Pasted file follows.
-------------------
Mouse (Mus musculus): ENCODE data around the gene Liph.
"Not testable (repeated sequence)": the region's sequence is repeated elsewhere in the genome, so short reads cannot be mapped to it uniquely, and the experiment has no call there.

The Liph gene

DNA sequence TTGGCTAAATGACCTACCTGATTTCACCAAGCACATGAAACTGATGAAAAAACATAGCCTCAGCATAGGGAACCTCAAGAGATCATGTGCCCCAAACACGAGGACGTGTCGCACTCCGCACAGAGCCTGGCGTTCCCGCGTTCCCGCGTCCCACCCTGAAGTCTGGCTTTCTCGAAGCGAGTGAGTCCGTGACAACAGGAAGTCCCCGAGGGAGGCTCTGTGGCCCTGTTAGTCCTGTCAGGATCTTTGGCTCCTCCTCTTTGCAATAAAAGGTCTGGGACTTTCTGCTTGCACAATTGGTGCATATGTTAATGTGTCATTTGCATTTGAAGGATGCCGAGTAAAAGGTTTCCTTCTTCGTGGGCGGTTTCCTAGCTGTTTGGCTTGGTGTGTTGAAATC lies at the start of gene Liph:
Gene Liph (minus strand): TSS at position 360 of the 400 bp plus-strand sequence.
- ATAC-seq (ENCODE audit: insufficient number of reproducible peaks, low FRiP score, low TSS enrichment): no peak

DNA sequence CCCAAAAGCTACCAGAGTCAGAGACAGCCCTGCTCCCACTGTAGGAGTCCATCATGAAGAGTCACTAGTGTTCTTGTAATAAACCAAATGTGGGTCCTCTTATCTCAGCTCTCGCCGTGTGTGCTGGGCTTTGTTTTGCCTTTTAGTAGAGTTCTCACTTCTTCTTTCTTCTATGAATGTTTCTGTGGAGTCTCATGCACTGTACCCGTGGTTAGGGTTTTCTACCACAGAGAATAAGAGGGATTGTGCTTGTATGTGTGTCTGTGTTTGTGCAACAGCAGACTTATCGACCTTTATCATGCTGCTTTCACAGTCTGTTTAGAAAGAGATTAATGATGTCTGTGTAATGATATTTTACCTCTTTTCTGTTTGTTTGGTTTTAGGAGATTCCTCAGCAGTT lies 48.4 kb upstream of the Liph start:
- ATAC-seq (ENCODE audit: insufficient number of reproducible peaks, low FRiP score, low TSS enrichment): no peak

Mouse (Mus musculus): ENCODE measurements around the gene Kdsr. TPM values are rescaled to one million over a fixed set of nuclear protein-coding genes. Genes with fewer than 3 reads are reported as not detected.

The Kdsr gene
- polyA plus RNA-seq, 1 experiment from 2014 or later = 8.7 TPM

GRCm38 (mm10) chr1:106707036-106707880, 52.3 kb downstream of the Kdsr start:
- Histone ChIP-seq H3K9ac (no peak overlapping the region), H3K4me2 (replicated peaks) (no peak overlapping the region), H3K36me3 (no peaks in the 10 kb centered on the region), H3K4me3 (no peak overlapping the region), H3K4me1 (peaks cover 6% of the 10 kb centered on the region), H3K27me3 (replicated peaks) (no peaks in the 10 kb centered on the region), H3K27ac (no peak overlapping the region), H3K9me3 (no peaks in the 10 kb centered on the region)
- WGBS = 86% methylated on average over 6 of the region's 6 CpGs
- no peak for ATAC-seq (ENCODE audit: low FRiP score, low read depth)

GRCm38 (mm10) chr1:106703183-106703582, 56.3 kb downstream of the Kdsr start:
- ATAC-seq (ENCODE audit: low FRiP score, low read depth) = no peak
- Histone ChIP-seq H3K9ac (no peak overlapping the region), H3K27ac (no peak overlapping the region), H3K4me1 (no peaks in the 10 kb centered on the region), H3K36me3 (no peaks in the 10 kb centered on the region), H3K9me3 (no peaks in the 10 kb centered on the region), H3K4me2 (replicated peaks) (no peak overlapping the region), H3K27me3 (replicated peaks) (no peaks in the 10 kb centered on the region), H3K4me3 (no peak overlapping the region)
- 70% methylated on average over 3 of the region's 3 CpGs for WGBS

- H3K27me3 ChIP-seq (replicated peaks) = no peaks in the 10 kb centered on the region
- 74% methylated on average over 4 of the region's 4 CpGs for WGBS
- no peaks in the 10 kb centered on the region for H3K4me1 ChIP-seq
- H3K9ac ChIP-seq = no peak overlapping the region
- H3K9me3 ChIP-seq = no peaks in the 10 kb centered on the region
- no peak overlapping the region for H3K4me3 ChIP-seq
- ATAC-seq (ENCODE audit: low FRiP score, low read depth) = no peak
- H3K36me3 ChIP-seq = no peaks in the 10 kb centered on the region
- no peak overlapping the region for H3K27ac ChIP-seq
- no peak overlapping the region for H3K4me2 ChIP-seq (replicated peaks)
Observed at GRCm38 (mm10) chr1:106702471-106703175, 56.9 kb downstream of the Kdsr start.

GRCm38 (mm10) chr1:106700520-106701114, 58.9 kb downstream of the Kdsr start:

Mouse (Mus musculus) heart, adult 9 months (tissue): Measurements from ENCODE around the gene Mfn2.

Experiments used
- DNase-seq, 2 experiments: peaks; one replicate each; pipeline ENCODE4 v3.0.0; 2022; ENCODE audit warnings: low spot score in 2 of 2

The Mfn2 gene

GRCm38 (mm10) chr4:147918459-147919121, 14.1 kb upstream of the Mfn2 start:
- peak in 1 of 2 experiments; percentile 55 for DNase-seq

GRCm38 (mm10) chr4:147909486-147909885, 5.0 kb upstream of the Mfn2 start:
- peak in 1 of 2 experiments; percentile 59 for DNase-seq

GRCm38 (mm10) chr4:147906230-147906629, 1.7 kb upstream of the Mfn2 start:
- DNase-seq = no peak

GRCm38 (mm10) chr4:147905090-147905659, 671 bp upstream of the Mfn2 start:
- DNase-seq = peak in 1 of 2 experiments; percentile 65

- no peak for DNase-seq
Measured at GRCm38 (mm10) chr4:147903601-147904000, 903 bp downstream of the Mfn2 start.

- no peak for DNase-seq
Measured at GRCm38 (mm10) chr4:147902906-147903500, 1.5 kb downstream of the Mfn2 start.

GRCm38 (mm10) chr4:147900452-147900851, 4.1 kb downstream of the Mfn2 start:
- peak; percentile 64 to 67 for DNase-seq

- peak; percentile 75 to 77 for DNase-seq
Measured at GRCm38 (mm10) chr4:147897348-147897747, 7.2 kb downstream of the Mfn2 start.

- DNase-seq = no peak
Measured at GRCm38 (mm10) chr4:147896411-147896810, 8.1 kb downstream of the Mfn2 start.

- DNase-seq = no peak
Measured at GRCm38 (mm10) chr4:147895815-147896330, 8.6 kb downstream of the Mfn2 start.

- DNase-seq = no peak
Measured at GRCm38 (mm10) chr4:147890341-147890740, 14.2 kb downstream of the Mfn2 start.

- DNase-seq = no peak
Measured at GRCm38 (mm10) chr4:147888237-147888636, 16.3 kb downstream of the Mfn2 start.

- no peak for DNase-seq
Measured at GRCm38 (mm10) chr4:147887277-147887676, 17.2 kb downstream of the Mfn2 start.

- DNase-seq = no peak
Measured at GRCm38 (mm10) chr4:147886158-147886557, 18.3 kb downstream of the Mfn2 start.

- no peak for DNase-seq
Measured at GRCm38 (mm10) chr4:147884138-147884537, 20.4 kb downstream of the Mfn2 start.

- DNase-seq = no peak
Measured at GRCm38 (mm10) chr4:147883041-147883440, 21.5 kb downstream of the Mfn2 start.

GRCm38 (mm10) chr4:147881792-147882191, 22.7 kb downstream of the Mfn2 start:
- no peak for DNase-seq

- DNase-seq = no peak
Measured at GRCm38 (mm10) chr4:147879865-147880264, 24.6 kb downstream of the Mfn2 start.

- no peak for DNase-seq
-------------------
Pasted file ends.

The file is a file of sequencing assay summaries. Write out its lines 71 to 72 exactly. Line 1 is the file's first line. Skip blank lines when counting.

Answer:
Measured at GRCm38 (mm10) chr4:147879865-147880264, 24.6 kb downstream of the Mfn2 start.

- no peak for DNase-seq